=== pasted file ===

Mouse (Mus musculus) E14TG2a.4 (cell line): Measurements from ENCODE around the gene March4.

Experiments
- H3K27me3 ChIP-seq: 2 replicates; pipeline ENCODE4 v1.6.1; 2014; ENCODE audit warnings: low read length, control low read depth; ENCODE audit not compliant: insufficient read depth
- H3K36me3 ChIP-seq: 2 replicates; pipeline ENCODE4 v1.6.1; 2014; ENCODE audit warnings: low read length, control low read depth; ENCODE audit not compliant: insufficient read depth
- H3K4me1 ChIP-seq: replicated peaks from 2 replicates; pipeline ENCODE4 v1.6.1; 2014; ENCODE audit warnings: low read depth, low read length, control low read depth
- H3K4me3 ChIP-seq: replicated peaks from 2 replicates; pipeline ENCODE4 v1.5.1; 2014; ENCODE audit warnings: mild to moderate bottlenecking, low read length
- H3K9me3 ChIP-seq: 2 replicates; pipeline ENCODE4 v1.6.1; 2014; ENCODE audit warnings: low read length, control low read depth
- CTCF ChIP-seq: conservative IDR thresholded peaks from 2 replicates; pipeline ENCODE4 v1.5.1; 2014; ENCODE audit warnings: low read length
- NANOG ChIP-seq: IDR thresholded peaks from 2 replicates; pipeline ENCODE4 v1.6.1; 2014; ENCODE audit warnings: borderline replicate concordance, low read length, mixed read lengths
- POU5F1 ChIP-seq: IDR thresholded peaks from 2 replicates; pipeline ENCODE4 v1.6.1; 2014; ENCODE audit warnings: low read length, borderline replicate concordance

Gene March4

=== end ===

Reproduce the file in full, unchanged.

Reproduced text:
Mouse (Mus musculus) E14TG2a.4 (cell line): Measurements from ENCODE around the gene March4.

Experiments
- H3K27me3 ChIP-seq: 2 replicates; pipeline ENCODE4 v1.6.1; 2014; ENCODE audit warnings: low read length, control low read depth; ENCODE audit not compliant: insufficient read depth
- H3K36me3 ChIP-seq: 2 replicates; pipeline ENCODE4 v1.6.1; 2014; ENCODE audit warnings: low read length, control low read depth; ENCODE audit not compliant: insufficient read depth
- H3K4me1 ChIP-seq: replicated peaks from 2 replicates; pipeline ENCODE4 v1.6.1; 2014; ENCODE audit warnings: low read depth, low read length, control low read depth
- H3K4me3 ChIP-seq: replicated peaks from 2 replicates; pipeline ENCODE4 v1.5.1; 2014; ENCODE audit warnings: mild to moderate bottlenecking, low read length
- H3K9me3 ChIP-seq: 2 replicates; pipeline ENCODE4 v1.6.1; 2014; ENCODE audit warnings: low read length, control low read depth
- CTCF ChIP-seq: conservative IDR thresholded peaks from 2 replicates; pipeline ENCODE4 v1.5.1; 2014; ENCODE audit warnings: low read length
- NANOG ChIP-seq: IDR thresholded peaks from 2 replicates; pipeline ENCODE4 v1.6.1; 2014; ENCODE audit warnings: borderline replicate concordance, low read length, mixed read lengths
- POU5F1 ChIP-seq: IDR thresholded peaks from 2 replicates; pipeline ENCODE4 v1.6.1; 2014; ENCODE audit warnings: low read length, borderline replicate concordance

Gene March4